What Does a Lifeguard Do? Duties, Qualifications and Skills
Updated March 16, 2023
Lifeguards ensure the safety of swimmers at several locations. These individuals use their training and athletic ability to give instructions and intervene in unsafe situations. If you're a strong swimmer and you enjoy helping others, learning more about what lifeguards do might help you determine whether you'd like to pursue this career.
In this article, we explain what a lifeguard does, discuss skills and qualifications for this job and explore related career options.
What does a lifeguard do?
Lifeguards monitor pools, beaches, water parks and other areas that involve swimming to maintain safety at all times. They receive training in water safety and may rescue swimmers who are sick, hurt, sick or in distress. A lifeguard might also:
Keep a pool, beach or other areas clean and free of debris
Open and close the facility to visitors
Conduct light administrative duties
Oversee swimmers, lead swim lessons and coach swim teams
Monitor weather reports and direct swimmers out of the area when necessary
Regularly treat the pool with the appropriate chemicals
Warn beachside swimmers of riptides and direct them to safe swimming areas
Lifeguarding often requires the following training and certifications:
There are rarely formal education requirements for lifeguards. Many are in high school, working toward obtaining their high school diplomas or General Educational Development (GED) credentials. Pool management personnel at colleges and universities routinely employ lifeguards who are students pursuing their bachelor's and graduate degrees. Some beaches may employ professional lifeguards.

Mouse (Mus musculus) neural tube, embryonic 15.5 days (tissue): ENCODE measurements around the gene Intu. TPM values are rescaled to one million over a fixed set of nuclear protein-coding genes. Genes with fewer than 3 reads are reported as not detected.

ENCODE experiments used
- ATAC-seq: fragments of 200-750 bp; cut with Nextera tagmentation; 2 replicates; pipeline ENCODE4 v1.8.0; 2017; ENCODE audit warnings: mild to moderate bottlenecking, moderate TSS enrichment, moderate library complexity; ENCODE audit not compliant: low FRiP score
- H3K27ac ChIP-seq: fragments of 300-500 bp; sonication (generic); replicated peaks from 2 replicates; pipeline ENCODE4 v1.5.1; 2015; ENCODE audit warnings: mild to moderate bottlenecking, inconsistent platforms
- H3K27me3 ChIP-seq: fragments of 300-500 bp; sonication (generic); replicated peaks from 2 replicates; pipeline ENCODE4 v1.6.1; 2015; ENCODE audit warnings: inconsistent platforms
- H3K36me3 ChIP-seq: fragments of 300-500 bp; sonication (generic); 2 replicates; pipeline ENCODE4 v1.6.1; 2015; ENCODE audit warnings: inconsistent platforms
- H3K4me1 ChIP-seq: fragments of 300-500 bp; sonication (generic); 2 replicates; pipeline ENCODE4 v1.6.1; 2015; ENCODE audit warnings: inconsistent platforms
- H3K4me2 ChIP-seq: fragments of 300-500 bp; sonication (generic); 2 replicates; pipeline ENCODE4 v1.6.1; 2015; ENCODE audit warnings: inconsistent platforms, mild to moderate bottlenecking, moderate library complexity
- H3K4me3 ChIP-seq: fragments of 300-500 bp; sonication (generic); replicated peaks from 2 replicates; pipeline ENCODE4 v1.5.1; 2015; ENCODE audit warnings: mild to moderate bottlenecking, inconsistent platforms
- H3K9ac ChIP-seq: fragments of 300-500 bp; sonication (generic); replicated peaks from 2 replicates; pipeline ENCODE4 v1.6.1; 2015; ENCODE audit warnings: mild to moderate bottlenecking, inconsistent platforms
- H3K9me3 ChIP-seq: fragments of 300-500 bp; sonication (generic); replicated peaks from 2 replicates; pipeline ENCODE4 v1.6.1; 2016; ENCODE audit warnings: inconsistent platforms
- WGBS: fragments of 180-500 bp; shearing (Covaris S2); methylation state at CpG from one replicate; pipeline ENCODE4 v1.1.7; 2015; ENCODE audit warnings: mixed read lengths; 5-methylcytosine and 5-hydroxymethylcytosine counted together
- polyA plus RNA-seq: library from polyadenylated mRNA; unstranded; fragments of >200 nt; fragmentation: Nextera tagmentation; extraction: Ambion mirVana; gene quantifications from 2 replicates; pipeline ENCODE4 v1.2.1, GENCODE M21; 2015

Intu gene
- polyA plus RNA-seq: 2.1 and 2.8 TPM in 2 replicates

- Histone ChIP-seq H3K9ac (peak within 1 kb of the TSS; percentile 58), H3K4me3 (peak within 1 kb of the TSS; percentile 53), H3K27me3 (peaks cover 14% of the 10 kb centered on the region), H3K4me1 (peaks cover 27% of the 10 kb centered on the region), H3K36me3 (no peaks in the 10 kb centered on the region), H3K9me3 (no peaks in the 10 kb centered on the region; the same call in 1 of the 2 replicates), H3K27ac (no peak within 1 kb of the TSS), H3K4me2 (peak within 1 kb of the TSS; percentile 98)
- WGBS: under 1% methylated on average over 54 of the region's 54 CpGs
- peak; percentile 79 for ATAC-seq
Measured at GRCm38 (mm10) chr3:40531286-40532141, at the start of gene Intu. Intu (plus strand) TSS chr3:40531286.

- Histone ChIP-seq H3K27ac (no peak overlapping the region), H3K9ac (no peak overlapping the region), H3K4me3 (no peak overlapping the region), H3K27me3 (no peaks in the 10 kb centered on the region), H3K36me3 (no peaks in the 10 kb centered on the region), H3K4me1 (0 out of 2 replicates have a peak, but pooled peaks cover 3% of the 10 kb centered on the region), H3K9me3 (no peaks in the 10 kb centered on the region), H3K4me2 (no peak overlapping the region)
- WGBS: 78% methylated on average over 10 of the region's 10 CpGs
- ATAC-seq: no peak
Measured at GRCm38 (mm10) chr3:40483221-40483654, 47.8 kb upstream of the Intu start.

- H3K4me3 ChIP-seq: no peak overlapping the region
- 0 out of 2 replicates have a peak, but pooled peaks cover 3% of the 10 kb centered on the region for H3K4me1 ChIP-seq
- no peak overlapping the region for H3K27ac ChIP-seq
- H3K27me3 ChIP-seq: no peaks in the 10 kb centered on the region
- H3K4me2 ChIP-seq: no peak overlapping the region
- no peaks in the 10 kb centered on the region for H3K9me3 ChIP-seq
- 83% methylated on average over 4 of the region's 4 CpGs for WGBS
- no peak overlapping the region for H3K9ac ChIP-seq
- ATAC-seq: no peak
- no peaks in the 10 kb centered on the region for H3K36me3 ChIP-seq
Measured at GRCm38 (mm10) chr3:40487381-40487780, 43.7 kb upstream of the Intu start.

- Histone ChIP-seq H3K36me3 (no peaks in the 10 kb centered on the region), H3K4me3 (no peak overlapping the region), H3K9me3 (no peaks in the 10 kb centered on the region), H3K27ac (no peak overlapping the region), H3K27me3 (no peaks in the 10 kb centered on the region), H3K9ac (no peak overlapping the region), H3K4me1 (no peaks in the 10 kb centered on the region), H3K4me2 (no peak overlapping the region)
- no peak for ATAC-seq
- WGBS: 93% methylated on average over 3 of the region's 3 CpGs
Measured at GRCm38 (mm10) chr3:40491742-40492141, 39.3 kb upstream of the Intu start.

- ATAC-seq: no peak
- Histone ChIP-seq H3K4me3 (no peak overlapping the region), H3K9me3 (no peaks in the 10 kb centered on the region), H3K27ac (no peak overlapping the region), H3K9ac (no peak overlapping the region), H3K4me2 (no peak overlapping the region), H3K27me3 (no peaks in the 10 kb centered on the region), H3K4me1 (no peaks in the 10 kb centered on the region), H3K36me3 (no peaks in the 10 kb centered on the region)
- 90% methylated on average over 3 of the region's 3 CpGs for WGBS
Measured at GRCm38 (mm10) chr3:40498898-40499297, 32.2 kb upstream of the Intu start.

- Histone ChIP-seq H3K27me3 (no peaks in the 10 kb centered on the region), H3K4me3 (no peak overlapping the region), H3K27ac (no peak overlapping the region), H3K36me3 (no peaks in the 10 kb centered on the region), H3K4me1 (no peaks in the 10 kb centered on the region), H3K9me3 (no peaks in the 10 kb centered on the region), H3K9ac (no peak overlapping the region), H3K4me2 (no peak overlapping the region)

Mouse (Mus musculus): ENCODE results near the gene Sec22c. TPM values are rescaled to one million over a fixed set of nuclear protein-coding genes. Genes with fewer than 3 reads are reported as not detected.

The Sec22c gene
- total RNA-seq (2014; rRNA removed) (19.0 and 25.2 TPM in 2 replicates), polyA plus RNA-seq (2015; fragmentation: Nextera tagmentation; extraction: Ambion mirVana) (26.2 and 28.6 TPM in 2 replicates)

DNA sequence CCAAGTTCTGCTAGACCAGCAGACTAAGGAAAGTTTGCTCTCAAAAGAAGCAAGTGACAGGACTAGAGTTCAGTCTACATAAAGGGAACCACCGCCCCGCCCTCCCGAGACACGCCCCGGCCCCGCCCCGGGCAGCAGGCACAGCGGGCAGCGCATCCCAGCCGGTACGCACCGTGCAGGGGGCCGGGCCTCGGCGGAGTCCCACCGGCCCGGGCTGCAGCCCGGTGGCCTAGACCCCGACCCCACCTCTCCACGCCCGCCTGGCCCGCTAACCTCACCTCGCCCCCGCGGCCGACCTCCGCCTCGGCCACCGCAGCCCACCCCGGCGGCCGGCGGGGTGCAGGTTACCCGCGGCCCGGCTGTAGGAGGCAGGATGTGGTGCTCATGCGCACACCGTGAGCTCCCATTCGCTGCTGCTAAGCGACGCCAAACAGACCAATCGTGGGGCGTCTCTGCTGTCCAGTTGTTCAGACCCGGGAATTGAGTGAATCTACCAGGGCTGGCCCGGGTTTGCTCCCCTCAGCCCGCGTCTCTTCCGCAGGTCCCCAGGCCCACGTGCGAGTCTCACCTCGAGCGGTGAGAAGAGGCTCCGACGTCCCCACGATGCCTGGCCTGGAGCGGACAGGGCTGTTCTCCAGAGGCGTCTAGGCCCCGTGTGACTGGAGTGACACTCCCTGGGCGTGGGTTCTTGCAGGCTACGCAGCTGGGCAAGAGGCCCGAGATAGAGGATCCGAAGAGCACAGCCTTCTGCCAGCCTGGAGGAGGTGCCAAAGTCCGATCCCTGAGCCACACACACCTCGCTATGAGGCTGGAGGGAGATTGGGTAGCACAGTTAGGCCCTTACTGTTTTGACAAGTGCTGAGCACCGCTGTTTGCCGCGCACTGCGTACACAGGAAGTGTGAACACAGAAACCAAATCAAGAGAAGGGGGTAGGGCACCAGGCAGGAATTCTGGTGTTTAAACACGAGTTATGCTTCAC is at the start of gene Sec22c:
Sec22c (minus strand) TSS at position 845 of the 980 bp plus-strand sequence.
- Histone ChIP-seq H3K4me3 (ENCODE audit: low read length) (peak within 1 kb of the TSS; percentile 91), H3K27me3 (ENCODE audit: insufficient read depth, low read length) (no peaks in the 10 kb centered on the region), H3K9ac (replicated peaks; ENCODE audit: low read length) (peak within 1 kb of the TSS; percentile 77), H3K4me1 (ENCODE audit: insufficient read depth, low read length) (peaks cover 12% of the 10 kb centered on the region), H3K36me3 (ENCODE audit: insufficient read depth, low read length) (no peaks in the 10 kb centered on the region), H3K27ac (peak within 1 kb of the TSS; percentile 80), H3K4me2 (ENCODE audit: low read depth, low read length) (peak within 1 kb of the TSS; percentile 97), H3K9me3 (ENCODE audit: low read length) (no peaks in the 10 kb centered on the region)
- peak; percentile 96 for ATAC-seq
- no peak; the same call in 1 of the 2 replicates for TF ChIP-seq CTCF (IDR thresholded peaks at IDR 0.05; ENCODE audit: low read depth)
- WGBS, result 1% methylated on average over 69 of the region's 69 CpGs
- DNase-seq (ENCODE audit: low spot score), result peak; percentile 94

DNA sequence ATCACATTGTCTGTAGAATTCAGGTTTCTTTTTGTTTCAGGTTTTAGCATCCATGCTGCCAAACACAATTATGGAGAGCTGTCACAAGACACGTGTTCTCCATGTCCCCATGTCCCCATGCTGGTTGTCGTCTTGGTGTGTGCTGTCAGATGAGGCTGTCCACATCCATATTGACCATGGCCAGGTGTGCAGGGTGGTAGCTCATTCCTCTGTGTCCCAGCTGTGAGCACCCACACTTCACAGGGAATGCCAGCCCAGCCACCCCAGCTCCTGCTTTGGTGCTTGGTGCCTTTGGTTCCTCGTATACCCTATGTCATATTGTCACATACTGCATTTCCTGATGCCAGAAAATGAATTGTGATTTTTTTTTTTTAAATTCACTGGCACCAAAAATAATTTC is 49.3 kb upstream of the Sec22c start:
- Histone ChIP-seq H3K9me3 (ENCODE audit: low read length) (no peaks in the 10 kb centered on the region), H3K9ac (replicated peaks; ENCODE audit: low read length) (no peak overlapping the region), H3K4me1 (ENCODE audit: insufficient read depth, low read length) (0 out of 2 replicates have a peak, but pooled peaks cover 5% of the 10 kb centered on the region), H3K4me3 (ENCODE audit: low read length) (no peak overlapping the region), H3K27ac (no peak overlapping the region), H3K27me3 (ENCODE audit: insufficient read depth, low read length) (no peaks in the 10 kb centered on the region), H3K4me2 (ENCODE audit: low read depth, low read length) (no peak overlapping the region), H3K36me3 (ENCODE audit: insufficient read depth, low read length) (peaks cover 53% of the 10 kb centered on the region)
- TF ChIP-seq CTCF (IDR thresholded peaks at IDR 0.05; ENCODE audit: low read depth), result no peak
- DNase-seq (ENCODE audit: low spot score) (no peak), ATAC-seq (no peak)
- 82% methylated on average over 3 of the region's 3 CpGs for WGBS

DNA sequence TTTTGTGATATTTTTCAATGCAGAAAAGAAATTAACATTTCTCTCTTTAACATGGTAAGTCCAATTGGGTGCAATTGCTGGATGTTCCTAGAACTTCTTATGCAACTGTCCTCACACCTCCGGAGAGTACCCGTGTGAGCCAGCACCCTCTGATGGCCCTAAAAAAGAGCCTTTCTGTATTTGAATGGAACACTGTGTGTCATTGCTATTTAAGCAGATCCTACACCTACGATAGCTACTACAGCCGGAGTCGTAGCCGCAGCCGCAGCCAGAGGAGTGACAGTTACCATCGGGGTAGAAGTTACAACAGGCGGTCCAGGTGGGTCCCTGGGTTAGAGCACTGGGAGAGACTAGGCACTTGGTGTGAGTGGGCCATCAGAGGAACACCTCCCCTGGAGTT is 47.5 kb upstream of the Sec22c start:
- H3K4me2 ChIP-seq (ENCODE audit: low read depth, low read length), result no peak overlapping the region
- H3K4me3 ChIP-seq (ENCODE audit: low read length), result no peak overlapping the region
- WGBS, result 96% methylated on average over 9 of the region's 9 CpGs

Training is an important part of becoming a lifeguard. After offering jobs to seasonal staff, most pools hold formal training sessions for all lifeguards. Training may include:
Some lifeguards also receive training in pool treatment and swim lessons.
Many lifeguard jobs require certain certifications. It can be helpful to obtain these before job searching so you can include them on a resume. Some pools and recreation departments sponsor certification classes before the summer season or allow employees to take classes after the hiring process before the season begins.
Here are some specific certifications to consider:
First aid and CPR certification: All lifeguards need to have valid, current certification in both first aid and cardiopulmonary resuscitation (CPR). The American Red Cross and similar organizations offer first aid and CPR.
Lifeguard certification: Many lifeguarding positions require certification through an American Red Cross Lifeguarding & Water Safety class, which results in a lifeguard certificate. These classes include safety and rescue techniques, CPR, first aid and automated external defibrillators (AED).
Combined CPR and lifeguarding certification: Some lifeguards choose to get their first aid, CPR certification and lifeguard certification at the same time. These courses often require a pre-course swimming test and a minimum age of at least 15 years old.